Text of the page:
Reviving Scenes in Old Shanghai

June 15, 2018  By Li Wenjie  Editor: chencaixia
Reviving Scenes  in Old Shanghai
Lu Yaping (back) with her friends

 

Shannancun, in Luwan District, is a community in Shanghai that maintains old architecture. Lu Yaping's family lives in the community. Tourists from around the world visit Shannancun, to learn about its history and locals' lifestyles. Lu often opens the door to her apartment, so she can welcome foreign guests to her home, and so she can promote Shannancun's history and culture.

"We live in today's Shanghai; yet, we are 'keepers' of the city's old days," Lu says. 

Shanghai normally becomes busy after 7 a.m., especially during workdays. But Shannancun, located near the intersection of Fuxing Zhong and Shaanxi Nan roads, is the exception.

The community contains 16 apartments, each of which has four floors. Small courtyards, which are nicely taken care of by gardeners, are scattered between the apartments. The community was constructed in 1940 by Belgian businessmen with investment provided by a French catholic church. It was formally named Shannancun after Shanghai was liberated in 1949.

More than 100 families live in today's Shannancun. Lu's family is one of those families. "The house was smartly designed. Our rooms are interconnected by corridors that lead to our living room, bedroom and kitchen.

Our bedroom has a movable ironing board and heating pipes installed in the walls." Lu says her home contains many elements that date back to the 1930s, such as cupboards, a sofa, a gas burner and taps. Each item records the history of people's lives in old Shanghai.

As a resident of such a time-honored community, Lu believes it is her family's duty to promote old Shanghai's history and folk customs, especially to visitors from other countries. Since 2003, Lu's family has accommodated tourists from the United Kingdom, the United States, Germany, France, Japan and Israel. 

Lu and her family cherish very much their communications with foreign guests. "We had a French guest, who lived in our house before 1948. When he brought his daughter to our home, he was surprised that we still kept the sofa, on which he used to sleep when he was a child. A Japanese guest said it's amazing that our family kept well a sofa, which was produced eight decades ago," Lu says.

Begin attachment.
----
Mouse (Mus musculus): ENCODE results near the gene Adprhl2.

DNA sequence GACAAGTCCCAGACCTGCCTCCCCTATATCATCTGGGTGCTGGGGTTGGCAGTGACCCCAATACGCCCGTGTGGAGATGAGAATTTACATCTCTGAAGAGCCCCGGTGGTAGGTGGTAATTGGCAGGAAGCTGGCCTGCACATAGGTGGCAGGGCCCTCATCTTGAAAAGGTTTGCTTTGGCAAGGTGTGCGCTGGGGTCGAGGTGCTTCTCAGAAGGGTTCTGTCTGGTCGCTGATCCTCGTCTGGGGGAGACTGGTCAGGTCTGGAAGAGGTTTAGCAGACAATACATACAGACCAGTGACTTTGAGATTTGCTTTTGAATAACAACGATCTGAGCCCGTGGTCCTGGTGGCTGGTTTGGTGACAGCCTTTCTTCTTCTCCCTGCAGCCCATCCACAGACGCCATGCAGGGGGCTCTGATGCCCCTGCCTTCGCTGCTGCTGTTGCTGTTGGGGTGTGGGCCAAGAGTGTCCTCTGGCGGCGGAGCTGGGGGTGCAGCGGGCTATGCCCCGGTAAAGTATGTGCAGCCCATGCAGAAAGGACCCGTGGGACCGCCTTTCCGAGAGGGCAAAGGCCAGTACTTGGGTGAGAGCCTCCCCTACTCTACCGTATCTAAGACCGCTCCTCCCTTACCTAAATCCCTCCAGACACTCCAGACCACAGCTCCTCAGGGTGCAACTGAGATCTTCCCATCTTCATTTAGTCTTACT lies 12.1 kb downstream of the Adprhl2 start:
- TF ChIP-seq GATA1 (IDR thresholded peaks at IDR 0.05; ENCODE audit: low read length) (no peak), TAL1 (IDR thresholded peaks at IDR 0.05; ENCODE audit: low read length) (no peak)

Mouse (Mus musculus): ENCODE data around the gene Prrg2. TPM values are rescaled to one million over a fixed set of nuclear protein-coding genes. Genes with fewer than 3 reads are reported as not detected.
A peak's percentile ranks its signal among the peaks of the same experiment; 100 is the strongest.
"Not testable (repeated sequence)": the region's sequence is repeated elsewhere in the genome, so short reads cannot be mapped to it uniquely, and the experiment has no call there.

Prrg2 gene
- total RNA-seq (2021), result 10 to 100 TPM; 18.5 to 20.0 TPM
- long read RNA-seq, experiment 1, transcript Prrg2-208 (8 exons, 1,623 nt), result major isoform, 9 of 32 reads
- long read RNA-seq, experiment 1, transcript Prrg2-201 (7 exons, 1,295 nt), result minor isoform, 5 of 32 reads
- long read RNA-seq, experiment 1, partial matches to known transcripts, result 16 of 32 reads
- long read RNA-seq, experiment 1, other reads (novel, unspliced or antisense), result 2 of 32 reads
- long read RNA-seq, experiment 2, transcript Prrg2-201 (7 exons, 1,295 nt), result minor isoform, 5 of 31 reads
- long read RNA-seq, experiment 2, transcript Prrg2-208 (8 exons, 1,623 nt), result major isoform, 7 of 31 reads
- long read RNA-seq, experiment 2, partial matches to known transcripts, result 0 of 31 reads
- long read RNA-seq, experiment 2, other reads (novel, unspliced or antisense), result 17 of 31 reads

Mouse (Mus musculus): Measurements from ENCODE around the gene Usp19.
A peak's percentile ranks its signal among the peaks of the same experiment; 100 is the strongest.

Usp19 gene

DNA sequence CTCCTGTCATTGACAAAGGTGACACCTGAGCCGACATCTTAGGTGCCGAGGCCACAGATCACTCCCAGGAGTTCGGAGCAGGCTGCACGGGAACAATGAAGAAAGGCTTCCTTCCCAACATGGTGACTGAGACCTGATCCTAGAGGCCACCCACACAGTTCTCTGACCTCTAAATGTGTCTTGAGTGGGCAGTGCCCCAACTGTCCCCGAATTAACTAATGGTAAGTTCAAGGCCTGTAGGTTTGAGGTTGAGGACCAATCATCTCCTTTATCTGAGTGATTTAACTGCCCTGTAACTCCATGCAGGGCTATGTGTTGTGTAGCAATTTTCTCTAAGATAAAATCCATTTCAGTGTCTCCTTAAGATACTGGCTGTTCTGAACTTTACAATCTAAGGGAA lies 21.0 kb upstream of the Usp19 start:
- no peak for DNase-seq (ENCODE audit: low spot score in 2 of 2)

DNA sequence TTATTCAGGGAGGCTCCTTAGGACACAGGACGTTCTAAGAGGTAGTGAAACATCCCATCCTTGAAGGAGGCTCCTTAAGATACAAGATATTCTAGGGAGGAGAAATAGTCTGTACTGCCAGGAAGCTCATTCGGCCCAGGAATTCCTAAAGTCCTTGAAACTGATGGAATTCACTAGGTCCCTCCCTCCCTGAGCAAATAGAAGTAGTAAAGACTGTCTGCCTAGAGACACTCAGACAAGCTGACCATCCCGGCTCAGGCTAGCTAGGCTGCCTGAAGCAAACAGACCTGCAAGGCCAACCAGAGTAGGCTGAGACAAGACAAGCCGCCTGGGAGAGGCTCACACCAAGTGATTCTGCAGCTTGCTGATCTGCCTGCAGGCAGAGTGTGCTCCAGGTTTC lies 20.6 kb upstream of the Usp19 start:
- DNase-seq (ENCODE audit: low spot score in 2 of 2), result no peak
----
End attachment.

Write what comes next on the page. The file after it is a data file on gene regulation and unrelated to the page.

Both Lu and her husband, Lin Weilin, are teachers. Whenever a foreign guest is about to visit Lu's home, she will discuss with her husband and son what they must pay attention to after their guest arrives.

They will check carefully the customs of each guest's home country. They will decide what foods they will cook, how they will dress and how they will decorate their home.

Lu's family had a particularly busy time in 2010, when the World Expo was held in Shanghai. They received more than 40 foreign tourists' groups in about six months. Lu was excited, as her family had good opportunities to communicate with people from other countries.

To help her guests understand traditional Chinese culture, she learned how to play erhu (a two-stringed bowed instrument), so she could perform Chinese folk music for her guests.

Lu's son, Lin Da, had a great interest in classical music. He played the piano to accompany his mother's erhu performances. In addition to music, Lu's family prepared traditional Shanghai snacks for their guests. Lu even taught some guests how to make tangyuan (glutinous rice balls).

Sometimes, Lu and her family find it difficult communicating, verbally, with their guests. "For example, we received a group of French athletes, who participated in the 2007 Special Olympics World Summer Games.

We couldn't speak French, so it was almost impossible for us to chat with them. But my husband developed a game, during which we taught those athletes how to use chopsticks, and we put the chopsticks, in different shapes, to form numbers and athletes' images. The game enabled us to break the barrier caused by the different languages we spoke," Lu explains.

She says her family never considers it a burden to host foreigners in their home. Instead, her family treasures the happiness and friendships they have made during their communications with guests from other countries. Lu has six notebooks at home.

The notebooks are filled with foreign guests' messages and photos. Whenever Lu and her husband and son look at the smiles on those guests' faces, they feel extremely content.

 

Reviving Scenes  in Old Shanghai
Lu Yaping (R1) reads a book with her family members.
Reviving Scenes  in Old Shanghai
Lu Yaping teaches a foreigner how to play erhu.

 

(Source: Women of China English Monthly 2018 March Issue)

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